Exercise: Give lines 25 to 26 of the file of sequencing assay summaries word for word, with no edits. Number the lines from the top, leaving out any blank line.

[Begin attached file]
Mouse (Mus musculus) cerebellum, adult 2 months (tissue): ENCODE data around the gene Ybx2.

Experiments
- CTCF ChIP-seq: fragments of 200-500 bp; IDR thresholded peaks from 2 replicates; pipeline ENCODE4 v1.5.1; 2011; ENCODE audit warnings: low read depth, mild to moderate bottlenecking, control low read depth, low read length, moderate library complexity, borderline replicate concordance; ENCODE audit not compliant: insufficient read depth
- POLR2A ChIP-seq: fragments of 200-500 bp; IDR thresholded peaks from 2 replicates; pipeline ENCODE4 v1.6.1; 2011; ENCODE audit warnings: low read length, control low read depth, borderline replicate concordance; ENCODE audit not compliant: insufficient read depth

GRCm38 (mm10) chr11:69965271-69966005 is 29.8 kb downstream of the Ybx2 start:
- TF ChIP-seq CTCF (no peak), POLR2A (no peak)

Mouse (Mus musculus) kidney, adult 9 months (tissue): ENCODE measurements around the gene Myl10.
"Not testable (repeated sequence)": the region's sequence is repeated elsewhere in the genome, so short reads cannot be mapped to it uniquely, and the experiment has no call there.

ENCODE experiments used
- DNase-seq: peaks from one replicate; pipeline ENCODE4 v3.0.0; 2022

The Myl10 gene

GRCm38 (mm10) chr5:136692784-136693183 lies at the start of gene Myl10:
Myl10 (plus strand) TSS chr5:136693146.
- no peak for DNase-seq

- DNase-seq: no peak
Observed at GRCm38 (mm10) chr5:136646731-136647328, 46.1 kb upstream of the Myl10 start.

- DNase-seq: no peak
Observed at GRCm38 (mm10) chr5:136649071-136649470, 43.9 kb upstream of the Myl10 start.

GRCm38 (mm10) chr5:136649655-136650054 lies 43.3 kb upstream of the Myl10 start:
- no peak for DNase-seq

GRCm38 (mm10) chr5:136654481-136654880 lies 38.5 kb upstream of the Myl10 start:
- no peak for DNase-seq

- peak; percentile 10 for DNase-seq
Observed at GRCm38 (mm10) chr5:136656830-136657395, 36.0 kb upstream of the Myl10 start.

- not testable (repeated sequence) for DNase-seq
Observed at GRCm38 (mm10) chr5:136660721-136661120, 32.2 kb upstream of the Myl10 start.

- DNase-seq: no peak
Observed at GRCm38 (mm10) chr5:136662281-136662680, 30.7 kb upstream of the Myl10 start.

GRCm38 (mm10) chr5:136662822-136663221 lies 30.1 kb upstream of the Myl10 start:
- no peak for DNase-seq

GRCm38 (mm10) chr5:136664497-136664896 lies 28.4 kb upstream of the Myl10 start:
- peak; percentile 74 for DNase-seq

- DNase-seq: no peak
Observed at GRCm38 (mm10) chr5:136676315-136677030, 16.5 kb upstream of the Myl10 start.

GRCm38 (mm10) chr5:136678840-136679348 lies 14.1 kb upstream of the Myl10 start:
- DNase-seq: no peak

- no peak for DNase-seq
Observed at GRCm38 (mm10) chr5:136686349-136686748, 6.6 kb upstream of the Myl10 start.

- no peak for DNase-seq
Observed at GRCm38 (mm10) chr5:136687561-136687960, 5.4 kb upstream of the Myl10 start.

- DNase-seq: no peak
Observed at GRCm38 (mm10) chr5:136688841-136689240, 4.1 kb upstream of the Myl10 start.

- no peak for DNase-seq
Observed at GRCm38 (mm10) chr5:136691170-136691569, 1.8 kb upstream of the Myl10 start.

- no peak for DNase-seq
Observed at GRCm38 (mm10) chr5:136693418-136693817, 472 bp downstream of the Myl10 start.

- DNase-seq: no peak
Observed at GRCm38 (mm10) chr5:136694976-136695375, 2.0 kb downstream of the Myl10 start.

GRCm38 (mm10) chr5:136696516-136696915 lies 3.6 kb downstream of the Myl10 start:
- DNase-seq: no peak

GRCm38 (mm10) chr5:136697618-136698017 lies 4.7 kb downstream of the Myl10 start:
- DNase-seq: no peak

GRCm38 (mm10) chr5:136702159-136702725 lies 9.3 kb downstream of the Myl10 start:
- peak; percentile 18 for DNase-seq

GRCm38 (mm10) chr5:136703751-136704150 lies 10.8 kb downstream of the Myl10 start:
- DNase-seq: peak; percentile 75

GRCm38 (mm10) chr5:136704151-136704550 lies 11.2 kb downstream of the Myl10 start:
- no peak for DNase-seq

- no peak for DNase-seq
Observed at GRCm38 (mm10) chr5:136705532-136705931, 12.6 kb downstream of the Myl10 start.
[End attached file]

- not testable (repeated sequence) for DNase-seq
Observed at GRCm38 (mm10) chr5:136660721-136661120, 32.2 kb upstream of the Myl10 start.